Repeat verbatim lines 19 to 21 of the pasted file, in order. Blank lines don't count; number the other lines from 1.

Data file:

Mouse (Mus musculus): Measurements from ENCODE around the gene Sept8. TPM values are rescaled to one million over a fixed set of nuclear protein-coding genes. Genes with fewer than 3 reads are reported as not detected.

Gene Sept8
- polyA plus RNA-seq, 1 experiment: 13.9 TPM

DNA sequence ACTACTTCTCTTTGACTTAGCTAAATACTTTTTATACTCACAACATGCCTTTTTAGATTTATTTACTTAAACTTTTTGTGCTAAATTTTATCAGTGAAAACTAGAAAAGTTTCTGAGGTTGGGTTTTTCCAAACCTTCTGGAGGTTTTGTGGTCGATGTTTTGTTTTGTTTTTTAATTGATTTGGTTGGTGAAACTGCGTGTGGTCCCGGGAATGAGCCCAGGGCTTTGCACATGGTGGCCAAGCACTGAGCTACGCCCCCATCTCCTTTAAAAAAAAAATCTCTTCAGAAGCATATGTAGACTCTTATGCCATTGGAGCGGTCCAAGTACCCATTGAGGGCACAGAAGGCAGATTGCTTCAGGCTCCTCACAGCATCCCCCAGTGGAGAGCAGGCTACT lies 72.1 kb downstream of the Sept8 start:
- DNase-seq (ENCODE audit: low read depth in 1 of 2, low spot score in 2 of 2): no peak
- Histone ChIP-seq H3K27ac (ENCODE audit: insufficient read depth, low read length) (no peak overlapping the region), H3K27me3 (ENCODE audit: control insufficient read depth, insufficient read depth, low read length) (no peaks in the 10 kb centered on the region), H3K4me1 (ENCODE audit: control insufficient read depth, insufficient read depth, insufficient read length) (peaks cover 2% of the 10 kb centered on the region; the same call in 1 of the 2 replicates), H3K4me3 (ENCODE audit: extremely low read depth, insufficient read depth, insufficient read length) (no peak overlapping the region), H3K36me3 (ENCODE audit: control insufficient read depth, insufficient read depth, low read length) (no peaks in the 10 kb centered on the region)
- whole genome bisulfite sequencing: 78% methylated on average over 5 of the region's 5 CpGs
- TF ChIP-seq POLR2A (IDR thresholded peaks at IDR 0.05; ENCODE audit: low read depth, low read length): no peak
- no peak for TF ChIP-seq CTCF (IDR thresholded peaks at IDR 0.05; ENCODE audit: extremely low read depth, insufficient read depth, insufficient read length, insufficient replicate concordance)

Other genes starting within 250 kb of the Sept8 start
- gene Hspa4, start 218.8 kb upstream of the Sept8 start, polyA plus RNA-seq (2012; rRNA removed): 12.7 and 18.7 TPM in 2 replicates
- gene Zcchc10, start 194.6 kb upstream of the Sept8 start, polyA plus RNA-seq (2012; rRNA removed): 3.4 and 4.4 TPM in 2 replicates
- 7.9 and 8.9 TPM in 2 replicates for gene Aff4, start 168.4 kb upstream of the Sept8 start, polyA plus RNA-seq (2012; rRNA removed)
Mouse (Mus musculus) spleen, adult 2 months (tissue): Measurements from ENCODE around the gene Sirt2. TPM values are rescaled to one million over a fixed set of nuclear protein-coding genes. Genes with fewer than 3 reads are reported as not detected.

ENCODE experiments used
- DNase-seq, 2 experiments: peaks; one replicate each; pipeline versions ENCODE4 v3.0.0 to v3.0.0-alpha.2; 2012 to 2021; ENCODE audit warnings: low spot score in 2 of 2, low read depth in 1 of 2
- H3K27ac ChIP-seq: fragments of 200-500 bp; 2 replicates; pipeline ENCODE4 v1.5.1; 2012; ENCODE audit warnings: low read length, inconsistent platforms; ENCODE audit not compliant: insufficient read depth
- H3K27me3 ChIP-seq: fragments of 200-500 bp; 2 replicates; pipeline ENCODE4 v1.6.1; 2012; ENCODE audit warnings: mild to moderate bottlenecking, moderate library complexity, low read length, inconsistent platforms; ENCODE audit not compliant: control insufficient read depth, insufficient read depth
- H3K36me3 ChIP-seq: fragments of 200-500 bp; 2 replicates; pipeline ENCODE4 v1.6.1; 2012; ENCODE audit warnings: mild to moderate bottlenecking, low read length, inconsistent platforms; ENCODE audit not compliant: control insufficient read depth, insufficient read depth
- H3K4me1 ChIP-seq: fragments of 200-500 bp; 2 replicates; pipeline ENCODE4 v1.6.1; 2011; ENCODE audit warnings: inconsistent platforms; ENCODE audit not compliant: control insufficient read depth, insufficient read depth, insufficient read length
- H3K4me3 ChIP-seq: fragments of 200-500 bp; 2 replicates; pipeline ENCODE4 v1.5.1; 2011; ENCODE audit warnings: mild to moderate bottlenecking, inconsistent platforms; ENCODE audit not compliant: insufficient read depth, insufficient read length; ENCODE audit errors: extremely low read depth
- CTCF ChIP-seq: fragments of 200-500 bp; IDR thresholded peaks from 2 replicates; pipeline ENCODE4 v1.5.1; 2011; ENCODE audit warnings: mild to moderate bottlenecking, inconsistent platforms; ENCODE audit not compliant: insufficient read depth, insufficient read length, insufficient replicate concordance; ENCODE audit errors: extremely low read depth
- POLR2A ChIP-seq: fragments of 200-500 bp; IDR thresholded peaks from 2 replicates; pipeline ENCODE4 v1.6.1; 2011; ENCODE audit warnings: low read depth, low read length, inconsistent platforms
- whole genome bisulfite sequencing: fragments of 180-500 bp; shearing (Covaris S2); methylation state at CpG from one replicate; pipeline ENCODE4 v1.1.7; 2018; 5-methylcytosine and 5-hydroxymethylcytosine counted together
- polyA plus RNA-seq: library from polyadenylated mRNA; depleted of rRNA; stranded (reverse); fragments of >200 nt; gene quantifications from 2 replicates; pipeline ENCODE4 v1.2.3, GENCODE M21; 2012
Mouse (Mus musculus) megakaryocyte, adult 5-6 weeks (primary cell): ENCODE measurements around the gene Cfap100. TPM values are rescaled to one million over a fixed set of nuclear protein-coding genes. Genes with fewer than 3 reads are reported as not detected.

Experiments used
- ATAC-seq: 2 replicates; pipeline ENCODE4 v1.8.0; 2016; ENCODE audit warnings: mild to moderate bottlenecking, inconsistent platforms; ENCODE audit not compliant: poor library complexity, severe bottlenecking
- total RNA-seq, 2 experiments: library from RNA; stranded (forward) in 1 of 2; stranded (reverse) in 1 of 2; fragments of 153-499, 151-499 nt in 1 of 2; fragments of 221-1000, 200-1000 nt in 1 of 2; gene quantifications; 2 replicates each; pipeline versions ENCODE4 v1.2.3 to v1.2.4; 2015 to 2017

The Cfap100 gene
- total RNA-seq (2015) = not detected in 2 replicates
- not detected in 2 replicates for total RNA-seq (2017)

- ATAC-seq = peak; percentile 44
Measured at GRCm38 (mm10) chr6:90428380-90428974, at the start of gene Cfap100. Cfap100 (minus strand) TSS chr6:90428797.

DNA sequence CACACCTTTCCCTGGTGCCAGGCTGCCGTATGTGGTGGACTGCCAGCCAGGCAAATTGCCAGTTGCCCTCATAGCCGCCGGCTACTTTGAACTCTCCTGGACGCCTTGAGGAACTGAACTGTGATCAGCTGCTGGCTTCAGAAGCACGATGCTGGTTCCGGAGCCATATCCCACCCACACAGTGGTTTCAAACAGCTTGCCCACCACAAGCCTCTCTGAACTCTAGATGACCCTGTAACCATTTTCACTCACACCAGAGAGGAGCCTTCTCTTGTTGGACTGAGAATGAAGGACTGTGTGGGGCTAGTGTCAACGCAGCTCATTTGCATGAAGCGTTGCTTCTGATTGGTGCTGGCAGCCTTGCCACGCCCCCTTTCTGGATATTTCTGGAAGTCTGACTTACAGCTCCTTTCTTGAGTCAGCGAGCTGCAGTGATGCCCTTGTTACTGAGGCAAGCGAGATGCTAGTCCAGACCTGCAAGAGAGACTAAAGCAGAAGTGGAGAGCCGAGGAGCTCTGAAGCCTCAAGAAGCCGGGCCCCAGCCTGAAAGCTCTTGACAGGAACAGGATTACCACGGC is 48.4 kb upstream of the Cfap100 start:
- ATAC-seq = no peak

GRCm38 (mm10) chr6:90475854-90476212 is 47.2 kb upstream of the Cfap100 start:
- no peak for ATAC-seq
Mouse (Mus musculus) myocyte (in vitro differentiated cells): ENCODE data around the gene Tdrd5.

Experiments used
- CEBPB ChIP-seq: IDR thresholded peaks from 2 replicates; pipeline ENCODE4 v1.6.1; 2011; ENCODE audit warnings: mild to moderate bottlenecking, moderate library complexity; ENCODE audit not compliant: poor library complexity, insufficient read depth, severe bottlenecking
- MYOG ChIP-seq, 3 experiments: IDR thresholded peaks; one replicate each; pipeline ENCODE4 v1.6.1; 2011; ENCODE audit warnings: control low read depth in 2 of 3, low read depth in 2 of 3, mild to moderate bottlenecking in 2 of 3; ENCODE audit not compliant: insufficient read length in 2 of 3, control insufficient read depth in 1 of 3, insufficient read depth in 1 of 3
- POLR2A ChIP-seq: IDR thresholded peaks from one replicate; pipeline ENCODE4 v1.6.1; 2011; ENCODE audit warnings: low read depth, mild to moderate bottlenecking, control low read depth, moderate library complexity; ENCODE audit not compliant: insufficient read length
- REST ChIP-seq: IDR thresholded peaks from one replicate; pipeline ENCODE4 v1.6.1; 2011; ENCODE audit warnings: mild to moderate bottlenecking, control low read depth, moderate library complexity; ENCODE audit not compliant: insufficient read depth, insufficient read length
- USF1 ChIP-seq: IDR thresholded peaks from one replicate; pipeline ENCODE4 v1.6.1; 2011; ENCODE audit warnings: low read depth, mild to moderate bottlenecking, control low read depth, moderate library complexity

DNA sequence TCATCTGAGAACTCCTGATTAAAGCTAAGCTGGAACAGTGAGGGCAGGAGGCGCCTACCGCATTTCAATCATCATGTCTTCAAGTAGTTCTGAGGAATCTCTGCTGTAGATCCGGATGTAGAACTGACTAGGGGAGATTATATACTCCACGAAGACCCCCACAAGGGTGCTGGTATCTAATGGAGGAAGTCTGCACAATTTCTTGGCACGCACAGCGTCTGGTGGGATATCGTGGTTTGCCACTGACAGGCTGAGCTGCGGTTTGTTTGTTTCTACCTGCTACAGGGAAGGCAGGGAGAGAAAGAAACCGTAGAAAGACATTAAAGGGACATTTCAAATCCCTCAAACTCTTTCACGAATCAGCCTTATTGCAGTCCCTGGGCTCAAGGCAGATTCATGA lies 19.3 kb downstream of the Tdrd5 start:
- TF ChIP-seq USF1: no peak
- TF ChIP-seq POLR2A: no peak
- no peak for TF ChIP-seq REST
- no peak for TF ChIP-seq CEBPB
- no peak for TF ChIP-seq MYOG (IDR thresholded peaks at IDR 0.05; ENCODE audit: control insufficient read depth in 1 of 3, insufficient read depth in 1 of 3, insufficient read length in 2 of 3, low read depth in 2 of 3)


- H3K36me3 ChIP-seq: fragments of 200-500 bp; 2 replicates; pipeline ENCODE4 v1.6.1; 2012; ENCODE audit warnings: mild to moderate bottlenecking, low read length, inconsistent platforms; ENCODE audit not compliant: control insufficient read depth, insufficient read depth
- H3K4me1 ChIP-seq: fragments of 200-500 bp; 2 replicates; pipeline ENCODE4 v1.6.1; 2011; ENCODE audit warnings: inconsistent platforms; ENCODE audit not compliant: control insufficient read depth, insufficient read depth, insufficient read length
- H3K4me3 ChIP-seq: fragments of 200-500 bp; 2 replicates; pipeline ENCODE4 v1.5.1; 2011; ENCODE audit warnings: mild to moderate bottlenecking, inconsistent platforms; ENCODE audit not compliant: insufficient read depth, insufficient read length; ENCODE audit errors: extremely low read depth